Moisture and oxygen are two critical ingredients for composting. Since composting is an aeroebic process, the microorganisms will require oxygen to function properly. In addition, a proper balance of moisture must be maintained. The proper way to maintain an adequate balance of both oxygen and moisture is to tumble the entire compost heap daily. Tumbling a compost pile creates oxygen pathways throughout the heap, while distributing the moisture consistently throughout the heap.
Tumbling a compost heap can be an arduous process. For example, in a small, compact composter bin, it may be difficult to thorough mix the material at the bottom of the heap with the material at the top of the heap. The use of a tumbling composter facilitates this entire process. A tumbling composter or compost tumbler usually comes with a built-in mechanism that allows the entire compost heap to turn and mix. For example, many tumbling composters consist of a barrel that revolves around an axle. The entire barrel can be turned much like a bingo tumbler. Some larger compost tumblers even come with gears and a turning crank so that heavy loads can be accomodated.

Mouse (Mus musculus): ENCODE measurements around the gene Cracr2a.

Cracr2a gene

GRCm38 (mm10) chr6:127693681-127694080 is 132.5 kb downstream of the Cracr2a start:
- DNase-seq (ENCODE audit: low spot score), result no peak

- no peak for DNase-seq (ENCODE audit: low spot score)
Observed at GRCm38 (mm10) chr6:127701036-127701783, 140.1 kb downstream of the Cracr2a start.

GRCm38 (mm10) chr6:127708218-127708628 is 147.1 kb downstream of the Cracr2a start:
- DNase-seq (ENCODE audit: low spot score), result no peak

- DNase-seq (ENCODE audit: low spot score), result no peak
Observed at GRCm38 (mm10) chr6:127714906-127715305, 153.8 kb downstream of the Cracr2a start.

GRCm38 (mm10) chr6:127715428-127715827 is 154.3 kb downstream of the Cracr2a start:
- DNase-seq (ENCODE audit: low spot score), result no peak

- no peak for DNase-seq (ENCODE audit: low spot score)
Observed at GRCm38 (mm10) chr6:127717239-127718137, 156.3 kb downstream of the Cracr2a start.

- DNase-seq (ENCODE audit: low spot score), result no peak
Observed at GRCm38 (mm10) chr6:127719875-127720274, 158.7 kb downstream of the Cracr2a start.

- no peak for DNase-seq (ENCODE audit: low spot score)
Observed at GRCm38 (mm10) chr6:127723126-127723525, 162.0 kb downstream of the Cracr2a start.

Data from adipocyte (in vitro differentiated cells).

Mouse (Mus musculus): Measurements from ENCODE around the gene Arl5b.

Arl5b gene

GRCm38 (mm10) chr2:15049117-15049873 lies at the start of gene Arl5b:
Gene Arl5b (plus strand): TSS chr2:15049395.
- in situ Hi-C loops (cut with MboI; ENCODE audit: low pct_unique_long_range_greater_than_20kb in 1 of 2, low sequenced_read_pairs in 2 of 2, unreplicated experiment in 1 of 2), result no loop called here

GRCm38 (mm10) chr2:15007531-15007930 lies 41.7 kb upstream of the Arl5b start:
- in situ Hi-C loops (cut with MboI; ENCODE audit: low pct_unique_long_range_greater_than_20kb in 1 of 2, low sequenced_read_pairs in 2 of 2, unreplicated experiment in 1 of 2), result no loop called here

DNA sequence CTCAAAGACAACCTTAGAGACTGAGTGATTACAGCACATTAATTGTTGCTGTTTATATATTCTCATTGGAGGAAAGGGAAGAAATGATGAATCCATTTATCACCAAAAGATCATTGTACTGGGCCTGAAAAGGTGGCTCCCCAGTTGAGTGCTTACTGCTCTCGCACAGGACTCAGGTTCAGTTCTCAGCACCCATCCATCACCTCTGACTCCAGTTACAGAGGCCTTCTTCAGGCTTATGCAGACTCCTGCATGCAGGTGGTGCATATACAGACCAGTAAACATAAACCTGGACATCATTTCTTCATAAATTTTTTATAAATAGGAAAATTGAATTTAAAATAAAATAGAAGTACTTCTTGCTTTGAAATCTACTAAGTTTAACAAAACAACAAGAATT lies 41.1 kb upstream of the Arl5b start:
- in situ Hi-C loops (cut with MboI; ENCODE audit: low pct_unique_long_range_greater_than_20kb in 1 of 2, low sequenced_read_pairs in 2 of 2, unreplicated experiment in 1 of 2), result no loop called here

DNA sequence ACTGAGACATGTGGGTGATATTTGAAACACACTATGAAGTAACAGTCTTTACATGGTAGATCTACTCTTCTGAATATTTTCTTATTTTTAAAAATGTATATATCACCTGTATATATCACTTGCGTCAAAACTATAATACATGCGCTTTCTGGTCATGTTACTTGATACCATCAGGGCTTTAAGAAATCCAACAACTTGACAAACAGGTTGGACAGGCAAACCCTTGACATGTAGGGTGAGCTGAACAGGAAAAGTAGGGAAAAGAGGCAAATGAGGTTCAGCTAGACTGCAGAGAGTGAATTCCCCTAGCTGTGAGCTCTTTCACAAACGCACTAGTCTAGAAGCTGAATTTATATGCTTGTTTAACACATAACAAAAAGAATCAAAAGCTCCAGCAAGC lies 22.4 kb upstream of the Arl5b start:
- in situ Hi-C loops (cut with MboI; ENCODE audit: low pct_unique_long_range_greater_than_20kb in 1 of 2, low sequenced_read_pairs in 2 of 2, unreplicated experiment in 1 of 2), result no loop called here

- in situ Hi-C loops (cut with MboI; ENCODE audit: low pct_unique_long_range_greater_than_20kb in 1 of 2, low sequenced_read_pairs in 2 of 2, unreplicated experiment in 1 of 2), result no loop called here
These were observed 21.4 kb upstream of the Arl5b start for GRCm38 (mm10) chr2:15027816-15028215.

Compost tumblers are usually more animal-safe than compost piles or composter bins. This is because tumbling composters are often raised off the surface of the ground, which makes it more difficult for small animals to gain access.
Some tumbling composters also come with a dual-batch mode. The dual-batch mode allows a tumbling composter to accomodate two batches of compost at the same time. One frequent reason why composting takes so long is that homeowners are constantly adding new material to the heap. Unfortunately, tumbling new material with old will only delay the entire process. The solution is to segregate the old material from new material in separate batches.
One feature to look for in a tumbling composter is ease of use and installation. Some composters may be extremely difficult to install. Other compost tumblers will come with snap-lock stands that will make installation easy. Generally-speaking, the framed tumbling composters with axles tend to turn easier than the rolling composters. This is because rolling mechanisms often become trapped with dirt over time.
Finally, it all comes down to home the compost tumbler looks in your garden. Ultimately, you want a tumbling composter that fits in your garden, while accentuating the decor. Happy tumbling!